The "gay scene" continues to grow in Cyprus. Bars and clubs are found in 4 cities, including Different, and gay-friendly Kaliwas Lounge in Paphos; Alaloum, Escape, and Jackare in Limassol; Secrets Club in Larnaca and gay-friendly establishments such as Novecento, Ithaki and Svoura in Nicosia.
The pandemic came to Cyprus in 1986, and since then has had a few hundred of people living with HIV/AIDS. In the 1990s, some tourists suspected of being homosexual or being infected with HIV were refused entry or quickly deported.
The government regularly tests pregnant women, drug users, National Guard troops and blood donors. In a 2001 report to the United Nations, the government broadly mentioned various efforts it had undertaken to fight the disease. All non-EU foreigners seeking work and living permit on island need to made test on HIV, Hepatitis B & C, Syphilis and Tuberculosis and if result is positive the permit will not be granted.
In 2004 the Ministry of Health published a report on the HIV/AIDS pandemic in Cyprus.
LGBT rights movement in Cyprus
In 1987–88 the Cypriot Gay Liberation Movement (AKOK, or Apeleftherotiko Kinima Omofilofilon Kiprou) was created. As a LGBT rights organisation in the nation it has been successful in helping to repeal the civilian criminal prohibitions regarding homosexuality.
In 2007, Initiative Against Homophobia was established in Northern Cyprus to deal with the rights of Lesbian, Gay, Bisexual, Transgender and Queer LGBT people in Cyprus north. On 25 April 2008, the initiative presented a proposal regarding the revising of criminal law to the head of Parliament Fatma Ekenoglu. In 2010 representatives of ILGA-Europe presented the proposal to head of parliament Hasan Bozer. However, no action has been taken on the proposal and people continued to be arrested with claim of unnatural sex. During well known Sarris court case in October 2011, Communal Democracy Party (TDP) presented the same proposal to the parliament with demand of urgent discussion to end criminalisation of homosexuality in Cyprus north. Since March 2012, Initiative Against Homophobia continues its activities with name Queer Cyprus Association.
Accept - LGBT Cyprus is the only officially registered organisation in Cyprus dealing with an LGBT agenda since September 8, 2011. It has the support of several concerned citizens, assisted by various interested NGOs, the European Parliament and foreign Embassies operating in Cyprus. The organisation has also had at times assistance from local municipalities and often had events held under the auspices of local city mayors.
In North Cyprus, discrimination on the basis of sexual orientation or gender identity has not been embodied into law as yet. Therefore in 2008, another civil society initiative, "Shortbus Movement", consists of Human Rights activists, has started to take an action to support LGBTI activities in Cyprus. The group secured financial support from European Commission Taskforce for their project entitled ‘SHORTBUS MOVEMENT: Empowerment of Gay, Lesbian, Bisexual, Intersex and Trans Community of northern part of Cyprus’ SHORTBUS MOVEMENT as a team, recently continues to support all the individual or organizational activities of Lesbian, Gay, Bisexual, Trans and Intersex (LGBTI) community of Cyprus.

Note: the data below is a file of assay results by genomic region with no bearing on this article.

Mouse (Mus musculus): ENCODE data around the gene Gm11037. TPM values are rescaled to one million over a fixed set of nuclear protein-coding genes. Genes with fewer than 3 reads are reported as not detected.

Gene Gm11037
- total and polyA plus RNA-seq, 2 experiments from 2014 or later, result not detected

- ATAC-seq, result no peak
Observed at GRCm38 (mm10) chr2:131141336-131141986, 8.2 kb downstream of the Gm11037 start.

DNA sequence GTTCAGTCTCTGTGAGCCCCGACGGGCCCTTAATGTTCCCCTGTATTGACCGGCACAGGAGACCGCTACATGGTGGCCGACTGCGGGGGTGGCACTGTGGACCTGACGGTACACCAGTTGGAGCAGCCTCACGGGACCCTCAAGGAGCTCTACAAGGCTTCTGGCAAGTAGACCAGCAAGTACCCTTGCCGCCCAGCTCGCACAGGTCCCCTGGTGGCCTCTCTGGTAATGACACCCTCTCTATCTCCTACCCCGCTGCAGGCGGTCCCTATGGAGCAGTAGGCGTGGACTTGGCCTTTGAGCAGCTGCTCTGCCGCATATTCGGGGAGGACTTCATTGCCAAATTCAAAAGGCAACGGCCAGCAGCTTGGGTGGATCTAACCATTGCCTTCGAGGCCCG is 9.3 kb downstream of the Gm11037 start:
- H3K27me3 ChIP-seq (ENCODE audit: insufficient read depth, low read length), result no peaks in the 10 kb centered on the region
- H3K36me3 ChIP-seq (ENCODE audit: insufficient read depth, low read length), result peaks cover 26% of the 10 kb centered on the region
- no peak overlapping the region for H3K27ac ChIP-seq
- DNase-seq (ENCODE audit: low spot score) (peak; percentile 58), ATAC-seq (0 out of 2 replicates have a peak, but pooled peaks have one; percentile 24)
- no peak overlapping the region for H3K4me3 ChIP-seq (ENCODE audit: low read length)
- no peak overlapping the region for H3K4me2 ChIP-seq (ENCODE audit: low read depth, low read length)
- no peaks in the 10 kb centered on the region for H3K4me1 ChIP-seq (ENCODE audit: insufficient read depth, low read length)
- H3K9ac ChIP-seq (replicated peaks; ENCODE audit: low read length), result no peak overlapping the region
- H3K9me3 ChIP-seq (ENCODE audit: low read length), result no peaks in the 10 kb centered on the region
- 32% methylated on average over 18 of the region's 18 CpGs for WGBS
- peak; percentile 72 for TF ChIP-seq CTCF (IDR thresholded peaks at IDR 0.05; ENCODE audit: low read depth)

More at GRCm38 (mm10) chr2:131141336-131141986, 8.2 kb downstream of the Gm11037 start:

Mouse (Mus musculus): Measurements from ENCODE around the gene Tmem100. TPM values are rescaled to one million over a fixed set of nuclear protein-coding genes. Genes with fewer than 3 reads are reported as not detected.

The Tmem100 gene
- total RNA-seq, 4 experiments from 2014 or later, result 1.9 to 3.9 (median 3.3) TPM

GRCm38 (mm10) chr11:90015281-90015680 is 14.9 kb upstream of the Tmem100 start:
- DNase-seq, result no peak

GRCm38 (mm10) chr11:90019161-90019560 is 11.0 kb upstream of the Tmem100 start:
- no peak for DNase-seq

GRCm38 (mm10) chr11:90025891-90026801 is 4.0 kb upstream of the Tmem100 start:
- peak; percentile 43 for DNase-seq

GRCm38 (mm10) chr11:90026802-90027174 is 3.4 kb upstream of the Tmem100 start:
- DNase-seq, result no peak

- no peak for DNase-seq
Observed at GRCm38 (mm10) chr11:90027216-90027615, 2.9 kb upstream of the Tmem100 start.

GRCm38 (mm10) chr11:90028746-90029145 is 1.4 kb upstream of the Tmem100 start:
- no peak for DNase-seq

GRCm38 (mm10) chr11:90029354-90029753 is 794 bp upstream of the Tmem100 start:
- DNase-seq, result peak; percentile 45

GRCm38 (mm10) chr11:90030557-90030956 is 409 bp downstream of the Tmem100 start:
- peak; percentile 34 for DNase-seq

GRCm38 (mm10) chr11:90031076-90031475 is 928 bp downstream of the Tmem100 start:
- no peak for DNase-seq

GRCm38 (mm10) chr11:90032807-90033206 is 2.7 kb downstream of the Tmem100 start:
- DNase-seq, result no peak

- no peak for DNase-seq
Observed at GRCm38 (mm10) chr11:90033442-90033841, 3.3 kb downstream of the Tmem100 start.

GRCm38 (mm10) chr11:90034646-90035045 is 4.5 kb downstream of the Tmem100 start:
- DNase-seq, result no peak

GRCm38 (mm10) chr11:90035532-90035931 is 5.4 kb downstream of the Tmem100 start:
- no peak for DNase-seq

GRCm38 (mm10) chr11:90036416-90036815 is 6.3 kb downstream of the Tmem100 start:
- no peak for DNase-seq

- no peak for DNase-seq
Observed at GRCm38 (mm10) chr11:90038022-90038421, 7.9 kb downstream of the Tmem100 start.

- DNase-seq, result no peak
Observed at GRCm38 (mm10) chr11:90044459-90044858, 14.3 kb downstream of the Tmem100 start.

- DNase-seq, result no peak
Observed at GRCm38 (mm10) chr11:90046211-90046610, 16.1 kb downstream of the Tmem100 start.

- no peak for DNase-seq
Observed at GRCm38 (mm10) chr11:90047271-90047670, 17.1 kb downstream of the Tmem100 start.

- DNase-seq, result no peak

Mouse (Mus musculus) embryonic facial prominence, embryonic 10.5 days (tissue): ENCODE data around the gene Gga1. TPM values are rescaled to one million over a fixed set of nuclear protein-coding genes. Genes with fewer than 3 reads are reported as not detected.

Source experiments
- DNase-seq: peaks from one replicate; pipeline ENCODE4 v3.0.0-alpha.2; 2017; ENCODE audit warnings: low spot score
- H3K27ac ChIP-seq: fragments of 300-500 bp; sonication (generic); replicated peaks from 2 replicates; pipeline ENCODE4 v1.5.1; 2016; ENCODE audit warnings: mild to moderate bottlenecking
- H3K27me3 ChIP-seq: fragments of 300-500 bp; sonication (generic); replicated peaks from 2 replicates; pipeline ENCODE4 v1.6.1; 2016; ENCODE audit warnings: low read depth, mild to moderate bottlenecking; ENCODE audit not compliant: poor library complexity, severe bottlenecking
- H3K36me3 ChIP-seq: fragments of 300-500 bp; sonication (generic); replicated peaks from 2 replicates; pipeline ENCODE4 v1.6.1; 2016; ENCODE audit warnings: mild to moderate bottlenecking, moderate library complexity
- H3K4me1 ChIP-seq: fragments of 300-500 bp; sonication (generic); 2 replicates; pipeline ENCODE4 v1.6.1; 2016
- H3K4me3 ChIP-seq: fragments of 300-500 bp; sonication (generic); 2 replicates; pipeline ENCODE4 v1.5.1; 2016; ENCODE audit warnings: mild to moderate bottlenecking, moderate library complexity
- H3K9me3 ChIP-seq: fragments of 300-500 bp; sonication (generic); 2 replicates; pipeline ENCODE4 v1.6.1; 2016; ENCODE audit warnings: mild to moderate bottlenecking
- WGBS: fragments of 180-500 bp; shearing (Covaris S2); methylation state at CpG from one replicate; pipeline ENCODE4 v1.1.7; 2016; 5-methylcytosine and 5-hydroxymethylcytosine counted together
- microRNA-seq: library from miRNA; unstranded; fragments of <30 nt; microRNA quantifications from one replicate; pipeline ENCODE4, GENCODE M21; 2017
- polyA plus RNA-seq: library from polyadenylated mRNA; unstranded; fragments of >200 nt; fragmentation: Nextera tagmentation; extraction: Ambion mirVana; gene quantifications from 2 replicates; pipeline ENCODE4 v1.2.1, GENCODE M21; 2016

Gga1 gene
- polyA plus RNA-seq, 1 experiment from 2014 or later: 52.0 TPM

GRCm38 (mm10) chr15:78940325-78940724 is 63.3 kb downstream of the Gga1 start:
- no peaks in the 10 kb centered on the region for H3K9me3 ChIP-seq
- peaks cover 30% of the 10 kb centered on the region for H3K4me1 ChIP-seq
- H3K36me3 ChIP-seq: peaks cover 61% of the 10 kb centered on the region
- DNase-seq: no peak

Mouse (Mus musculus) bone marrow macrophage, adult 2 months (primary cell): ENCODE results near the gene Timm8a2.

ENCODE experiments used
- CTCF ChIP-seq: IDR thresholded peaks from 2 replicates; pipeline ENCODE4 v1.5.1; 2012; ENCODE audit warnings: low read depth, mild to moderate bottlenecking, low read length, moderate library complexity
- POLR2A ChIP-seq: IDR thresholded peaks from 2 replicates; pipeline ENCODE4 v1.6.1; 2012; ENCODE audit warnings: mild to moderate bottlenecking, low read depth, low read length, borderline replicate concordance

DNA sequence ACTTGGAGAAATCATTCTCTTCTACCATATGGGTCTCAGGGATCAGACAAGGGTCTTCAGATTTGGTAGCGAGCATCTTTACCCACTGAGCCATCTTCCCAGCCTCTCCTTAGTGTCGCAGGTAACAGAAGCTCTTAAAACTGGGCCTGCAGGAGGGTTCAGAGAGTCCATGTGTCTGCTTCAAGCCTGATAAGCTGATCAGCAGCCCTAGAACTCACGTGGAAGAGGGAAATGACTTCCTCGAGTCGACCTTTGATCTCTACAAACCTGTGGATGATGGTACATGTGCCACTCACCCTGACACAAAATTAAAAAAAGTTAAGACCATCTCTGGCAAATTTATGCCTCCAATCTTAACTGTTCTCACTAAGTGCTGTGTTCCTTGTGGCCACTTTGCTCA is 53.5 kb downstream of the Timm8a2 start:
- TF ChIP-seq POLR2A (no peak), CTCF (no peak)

Most Cyprus citizens are members of the Orthodox Church of Cyprus, which opposes LGBT-rights movements. In 2000, a Major Holy Synod had to be convened to investigate rumors that Bishop Athansassios of Limassol had engaged in a homosexual relationship while a novice monk. The charges were not proved.
A 2006 survey showed that 75% of Cypriots disapprove of homosexuality, and many think that it can be 'cured' A 2006 E.U. poll revealed that only 14% of Cypriots as being in favour for same-sex marriage with 10% for authorising adoption.
- Apeleftherotiko Kinima Omofilofilon Kiprou
- "Cyprus". ageofconsent.com. Retrieved 20 January 2011.
- Helena Smith (26 January 2002). "Cyprus divided over gay rights". The Guardian (UK). Retrieved 20 January 2011.
- "Government to look at legalising gay marriage". Cyprus-mail.com. Retrieved 20 January 2011.
- Moving towards civil partnerships
- LGBT group hails decision on civil partnerships
- DISY ‘fully backs civil partnerships’
- Civil partnership bill will go ahead
- However, in 2011 there have been reports about a Cypriot diplomat who was denied a posting abroad on account of his open homosexuality which was considered a liability by the authorities. Claims of harassment and mobbing where also made in the same case.Implementation of Anti-discrimination directives into national law, European Union
- "Cyprus: Penal code amended to protect against discrimination based on sexual orientation or gender identity". PinkNews. Retrieved October 27, 2013.
- planetout.com – Meraklis Admits AIDS, Not Gay [dead link]
- queerday.com – Gay Cyprus man can't get driver's license[dead link]
- cyprus-mail.com – HIV/AIDS incidence low in Cyprus[dead link]
- User (27 June 2001). "United Nations". United Nations. Retrieved 20 January 2011.
- Initiative Against Homophobia. "Proposal of Criminal law presented by Initiative Against Homophobia". www.queercy.org. Retrieved 14 April 2012.
- Cyprus synod seeks end to scandal over 'gay' bishop The Telegraph, 15 November 2000
- Overview on being gay in Cyprus Gay Cyprus Online
- Eight EU Countries Back Same-Sex Marriage Angus Reid Global Monitor
- Accept-LGBT Cyprus Official Website
- Queer Cyprus Association
- Article (2002) by Alexandros Modinos for the Greek newspaper Eleftherotipia
- ILGA – Report on Equality for Lesbians and Gay Men – A Relevant Issue in the EU Accession Process
- Amnesty International call for decriminalizing homosexuality in Cyprus
- Shortbus Movement North Cyprus Official Website